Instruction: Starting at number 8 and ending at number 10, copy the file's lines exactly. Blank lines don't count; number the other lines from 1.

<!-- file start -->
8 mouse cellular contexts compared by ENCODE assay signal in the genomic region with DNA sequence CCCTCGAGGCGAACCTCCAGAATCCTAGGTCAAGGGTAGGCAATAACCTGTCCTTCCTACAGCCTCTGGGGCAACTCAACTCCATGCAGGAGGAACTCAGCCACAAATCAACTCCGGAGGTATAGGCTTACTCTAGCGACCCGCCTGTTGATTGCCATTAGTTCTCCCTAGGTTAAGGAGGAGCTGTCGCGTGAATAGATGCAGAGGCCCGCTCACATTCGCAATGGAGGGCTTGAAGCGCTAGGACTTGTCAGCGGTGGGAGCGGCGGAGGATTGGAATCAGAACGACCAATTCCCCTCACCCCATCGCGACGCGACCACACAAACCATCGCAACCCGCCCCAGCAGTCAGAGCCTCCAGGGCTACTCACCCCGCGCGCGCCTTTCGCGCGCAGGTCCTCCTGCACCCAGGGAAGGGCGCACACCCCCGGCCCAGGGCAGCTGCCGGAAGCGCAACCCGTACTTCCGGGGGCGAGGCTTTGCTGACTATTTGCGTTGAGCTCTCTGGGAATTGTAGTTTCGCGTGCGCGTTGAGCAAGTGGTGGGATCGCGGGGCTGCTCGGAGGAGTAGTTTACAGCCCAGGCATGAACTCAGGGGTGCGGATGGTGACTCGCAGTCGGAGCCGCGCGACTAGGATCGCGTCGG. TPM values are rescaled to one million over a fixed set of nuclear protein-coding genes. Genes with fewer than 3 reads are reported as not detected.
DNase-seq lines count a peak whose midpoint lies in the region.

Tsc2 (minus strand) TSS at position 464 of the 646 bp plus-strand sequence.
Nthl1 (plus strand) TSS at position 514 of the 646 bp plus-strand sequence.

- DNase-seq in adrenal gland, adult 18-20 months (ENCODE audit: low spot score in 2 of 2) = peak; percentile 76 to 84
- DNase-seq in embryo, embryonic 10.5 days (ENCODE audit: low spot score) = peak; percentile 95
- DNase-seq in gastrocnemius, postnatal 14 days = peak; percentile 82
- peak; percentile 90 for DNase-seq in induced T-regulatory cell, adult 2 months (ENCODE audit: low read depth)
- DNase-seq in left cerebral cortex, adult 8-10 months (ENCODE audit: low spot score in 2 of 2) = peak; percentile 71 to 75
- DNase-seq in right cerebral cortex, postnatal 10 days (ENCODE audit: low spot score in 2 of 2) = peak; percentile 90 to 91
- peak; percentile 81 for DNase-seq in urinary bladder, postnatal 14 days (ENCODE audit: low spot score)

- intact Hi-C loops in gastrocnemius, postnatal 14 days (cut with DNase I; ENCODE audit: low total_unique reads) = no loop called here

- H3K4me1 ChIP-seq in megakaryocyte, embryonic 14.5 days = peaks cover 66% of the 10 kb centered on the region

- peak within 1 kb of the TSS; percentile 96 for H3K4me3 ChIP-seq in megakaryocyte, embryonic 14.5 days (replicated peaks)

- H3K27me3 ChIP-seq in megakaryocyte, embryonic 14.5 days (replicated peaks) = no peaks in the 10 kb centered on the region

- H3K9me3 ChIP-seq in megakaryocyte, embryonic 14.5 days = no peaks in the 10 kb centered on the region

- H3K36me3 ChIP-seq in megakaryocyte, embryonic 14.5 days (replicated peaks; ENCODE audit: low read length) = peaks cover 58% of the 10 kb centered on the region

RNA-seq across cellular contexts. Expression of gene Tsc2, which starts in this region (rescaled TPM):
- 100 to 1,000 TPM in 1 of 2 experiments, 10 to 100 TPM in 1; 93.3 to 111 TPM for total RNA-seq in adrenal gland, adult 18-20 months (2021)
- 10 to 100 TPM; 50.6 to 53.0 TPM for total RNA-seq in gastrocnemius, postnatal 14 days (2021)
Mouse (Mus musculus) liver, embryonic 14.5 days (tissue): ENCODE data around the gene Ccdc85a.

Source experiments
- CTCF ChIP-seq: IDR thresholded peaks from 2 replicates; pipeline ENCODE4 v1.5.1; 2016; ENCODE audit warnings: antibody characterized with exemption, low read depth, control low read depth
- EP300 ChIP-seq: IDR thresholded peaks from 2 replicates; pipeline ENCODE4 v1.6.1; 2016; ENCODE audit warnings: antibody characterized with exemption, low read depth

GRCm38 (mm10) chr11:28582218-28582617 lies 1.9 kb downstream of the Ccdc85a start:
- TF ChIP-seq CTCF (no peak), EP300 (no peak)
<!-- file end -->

- peak; percentile 90 for DNase-seq in induced T-regulatory cell, adult 2 months (ENCODE audit: low read depth)
- DNase-seq in left cerebral cortex, adult 8-10 months (ENCODE audit: low spot score in 2 of 2) = peak; percentile 71 to 75
- DNase-seq in right cerebral cortex, postnatal 10 days (ENCODE audit: low spot score in 2 of 2) = peak; percentile 90 to 91